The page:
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At the Holocaust Museum by Alice Friman

At the Holocaust Museum

December 1999

by Alice Friman


Like Dante, we too are led down.

The elevator that swooped us up

and spewed us out, leaves us—

clusters of strangers—to the inexorable power

of no way to go but with each other

and the relentless spiral of design.


We shuffle, slow as sludge

in a drain, winding to the bottom.

We gawk, not in disbelief but believing

this has little to do with us—our comfort

in the face of explanations that explain

nothing, the old jackboot footage

of rantings, book burnings, and the car

that waits for us, rattling with ghosts

on its siding, and the glass case

big as Germany, knee-deep in human hair.


We grow quiet. We have crawled

into our eyes. There is nothing

but what we see. And at base bottom,

what’s to see but the dredged-up bottom

of ourselves that belongs only to ourselves

and the moving tide of each other.

We crowd in to look. The eye is hungry—

a dog dragging its belly through streets,

sniffing out its own vomit, not getting enough:

the experiments, the ovens, and all their


tattooed histories fidgeting in smoke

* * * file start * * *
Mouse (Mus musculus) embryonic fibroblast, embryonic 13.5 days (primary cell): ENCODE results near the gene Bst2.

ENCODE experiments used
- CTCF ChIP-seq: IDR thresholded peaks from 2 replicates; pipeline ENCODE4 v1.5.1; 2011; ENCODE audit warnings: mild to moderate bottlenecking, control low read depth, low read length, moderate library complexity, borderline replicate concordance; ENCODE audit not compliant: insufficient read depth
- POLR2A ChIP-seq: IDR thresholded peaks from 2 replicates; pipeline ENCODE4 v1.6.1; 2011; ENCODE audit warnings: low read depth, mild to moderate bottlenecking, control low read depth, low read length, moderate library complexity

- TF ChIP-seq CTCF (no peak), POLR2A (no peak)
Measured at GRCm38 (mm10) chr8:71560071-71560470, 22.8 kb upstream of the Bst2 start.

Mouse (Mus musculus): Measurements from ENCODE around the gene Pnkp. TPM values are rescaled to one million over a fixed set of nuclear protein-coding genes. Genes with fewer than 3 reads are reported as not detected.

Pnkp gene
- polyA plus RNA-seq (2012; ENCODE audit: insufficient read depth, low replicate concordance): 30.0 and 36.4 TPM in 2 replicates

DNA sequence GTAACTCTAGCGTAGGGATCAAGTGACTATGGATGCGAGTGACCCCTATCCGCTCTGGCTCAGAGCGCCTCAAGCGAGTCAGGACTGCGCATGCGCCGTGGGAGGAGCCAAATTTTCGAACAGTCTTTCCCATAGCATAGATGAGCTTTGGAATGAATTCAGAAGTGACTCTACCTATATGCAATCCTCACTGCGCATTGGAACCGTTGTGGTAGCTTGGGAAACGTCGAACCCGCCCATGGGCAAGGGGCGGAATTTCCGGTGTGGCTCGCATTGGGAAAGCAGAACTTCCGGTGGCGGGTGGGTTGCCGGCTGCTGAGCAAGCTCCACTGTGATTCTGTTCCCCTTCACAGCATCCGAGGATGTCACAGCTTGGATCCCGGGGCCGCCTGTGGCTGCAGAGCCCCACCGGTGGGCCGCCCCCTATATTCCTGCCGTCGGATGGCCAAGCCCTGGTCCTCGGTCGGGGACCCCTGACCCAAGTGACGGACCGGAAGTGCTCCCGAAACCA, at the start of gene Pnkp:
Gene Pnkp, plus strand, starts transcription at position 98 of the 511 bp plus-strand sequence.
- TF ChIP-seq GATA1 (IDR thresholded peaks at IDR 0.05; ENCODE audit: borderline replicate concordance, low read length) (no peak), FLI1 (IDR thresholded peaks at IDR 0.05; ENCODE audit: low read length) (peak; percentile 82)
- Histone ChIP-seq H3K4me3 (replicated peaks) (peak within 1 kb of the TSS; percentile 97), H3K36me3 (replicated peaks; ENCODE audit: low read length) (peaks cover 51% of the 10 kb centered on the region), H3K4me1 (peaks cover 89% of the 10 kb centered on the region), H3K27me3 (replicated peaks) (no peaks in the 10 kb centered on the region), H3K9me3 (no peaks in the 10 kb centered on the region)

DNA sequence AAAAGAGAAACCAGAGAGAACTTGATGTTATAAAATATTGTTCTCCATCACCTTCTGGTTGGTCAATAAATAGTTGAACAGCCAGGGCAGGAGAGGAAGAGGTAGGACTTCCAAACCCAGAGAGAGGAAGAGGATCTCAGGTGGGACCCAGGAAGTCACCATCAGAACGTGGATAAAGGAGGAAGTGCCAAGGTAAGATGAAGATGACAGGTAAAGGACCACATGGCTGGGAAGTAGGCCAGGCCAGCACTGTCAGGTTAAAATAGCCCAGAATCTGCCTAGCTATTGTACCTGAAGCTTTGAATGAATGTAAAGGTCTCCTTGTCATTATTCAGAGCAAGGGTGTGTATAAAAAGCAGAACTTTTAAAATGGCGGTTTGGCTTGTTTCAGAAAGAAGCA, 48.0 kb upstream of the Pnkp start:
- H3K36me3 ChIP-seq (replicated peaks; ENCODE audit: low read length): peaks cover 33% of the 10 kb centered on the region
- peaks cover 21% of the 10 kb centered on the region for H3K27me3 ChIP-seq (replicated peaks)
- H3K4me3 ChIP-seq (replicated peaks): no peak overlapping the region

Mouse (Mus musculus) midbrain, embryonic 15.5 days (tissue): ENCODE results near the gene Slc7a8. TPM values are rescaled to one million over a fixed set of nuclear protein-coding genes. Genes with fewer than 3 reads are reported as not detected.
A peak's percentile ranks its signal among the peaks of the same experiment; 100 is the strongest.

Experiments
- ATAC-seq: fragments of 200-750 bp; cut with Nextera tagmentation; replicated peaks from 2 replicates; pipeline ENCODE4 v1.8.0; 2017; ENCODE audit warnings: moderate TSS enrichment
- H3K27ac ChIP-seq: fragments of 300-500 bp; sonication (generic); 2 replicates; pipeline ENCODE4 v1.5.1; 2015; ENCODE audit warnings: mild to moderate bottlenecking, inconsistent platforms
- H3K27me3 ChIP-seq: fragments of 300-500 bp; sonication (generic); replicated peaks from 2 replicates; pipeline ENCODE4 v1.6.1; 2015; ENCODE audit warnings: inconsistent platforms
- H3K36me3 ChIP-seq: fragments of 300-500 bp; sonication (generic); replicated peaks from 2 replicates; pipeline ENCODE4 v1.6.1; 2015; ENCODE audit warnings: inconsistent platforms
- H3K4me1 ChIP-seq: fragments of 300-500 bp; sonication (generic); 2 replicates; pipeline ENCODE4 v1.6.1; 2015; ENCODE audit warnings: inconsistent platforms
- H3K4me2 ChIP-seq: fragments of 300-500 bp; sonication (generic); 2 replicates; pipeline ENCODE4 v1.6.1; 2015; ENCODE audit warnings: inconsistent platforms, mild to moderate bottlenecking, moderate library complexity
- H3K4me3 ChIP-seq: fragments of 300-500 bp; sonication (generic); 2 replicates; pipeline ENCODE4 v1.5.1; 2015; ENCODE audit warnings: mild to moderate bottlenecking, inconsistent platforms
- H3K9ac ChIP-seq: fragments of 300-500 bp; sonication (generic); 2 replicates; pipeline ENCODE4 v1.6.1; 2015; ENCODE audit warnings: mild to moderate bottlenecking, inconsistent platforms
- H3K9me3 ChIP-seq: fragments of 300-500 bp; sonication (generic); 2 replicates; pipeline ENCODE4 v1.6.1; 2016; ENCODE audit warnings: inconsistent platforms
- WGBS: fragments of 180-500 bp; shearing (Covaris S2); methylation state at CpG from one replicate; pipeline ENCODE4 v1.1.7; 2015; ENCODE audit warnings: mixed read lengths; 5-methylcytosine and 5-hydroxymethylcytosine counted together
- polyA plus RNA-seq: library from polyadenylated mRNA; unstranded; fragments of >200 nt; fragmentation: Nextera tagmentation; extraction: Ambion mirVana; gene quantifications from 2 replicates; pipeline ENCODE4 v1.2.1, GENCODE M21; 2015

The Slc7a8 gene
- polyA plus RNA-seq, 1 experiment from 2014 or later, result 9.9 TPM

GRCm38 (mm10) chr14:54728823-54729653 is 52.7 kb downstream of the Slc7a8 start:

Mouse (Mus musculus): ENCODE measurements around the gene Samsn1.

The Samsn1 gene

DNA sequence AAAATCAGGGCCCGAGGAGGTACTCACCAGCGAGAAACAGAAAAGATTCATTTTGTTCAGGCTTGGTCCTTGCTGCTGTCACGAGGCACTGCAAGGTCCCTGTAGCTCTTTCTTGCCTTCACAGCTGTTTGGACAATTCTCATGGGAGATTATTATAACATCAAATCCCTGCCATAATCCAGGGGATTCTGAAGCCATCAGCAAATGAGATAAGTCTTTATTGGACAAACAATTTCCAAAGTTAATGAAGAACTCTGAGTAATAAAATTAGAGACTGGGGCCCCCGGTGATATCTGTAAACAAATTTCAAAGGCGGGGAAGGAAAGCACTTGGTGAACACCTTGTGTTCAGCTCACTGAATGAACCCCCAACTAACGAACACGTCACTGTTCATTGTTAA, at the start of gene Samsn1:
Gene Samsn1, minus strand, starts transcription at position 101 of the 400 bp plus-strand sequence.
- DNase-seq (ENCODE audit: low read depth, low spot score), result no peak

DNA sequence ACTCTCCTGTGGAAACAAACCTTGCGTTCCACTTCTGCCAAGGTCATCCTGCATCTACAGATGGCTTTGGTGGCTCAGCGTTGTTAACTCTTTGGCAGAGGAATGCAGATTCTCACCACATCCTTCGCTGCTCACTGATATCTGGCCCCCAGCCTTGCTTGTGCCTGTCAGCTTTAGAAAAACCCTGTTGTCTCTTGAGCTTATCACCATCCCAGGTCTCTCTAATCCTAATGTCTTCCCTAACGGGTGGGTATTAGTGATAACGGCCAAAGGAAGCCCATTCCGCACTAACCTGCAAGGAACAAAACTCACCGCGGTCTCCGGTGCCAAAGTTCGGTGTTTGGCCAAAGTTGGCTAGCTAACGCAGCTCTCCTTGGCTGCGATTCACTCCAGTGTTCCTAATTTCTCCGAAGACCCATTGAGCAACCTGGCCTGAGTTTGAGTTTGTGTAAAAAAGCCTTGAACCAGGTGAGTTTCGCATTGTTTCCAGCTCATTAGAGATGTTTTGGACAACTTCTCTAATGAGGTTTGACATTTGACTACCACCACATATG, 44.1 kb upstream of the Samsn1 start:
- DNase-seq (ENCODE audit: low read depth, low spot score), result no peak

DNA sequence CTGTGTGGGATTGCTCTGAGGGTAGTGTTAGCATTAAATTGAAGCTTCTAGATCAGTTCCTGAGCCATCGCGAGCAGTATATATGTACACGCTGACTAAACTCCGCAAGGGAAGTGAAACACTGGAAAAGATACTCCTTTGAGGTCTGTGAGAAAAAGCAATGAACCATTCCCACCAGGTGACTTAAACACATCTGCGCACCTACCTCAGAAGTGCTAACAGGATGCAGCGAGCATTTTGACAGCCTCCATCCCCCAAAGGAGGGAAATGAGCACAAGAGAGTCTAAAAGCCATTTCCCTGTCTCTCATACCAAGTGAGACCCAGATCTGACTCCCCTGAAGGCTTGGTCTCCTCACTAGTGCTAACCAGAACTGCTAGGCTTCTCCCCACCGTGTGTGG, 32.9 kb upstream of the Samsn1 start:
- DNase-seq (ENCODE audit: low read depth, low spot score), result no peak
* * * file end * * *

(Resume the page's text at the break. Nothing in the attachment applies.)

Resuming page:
that rose like bubbles in a fish tank

to dissipate in air. Fingers pluck

at our sleeves. Gold teeth hiss

in their case. What do they want of us,

we who can give nothing, reduced to nothing

but dumb pupils staring at evidence—

the starved and naked dead, the bulldozers,

the British soldier throwing up in his hand?

We press to the TV monitors, mob in,


fit our bodies together like multiple births

in the womb, wanting the heat of each other,

the terrible softness beneath clothes.

Excuse me, Pardon, and the knot of us

slips a little, loosens to make room.

In the smallest of voices, Sorry we say

as if, battered back to three again,

all we have is what Mother said was good.

Pinkie in a dike. Bandaid on a gusher.

But what else do we know to do


at the end of another century that retrospect

will narrow to a slit, if this Holocaust—

this boulder big as Everest—isn’t big enough

to change the tide that ran through it?





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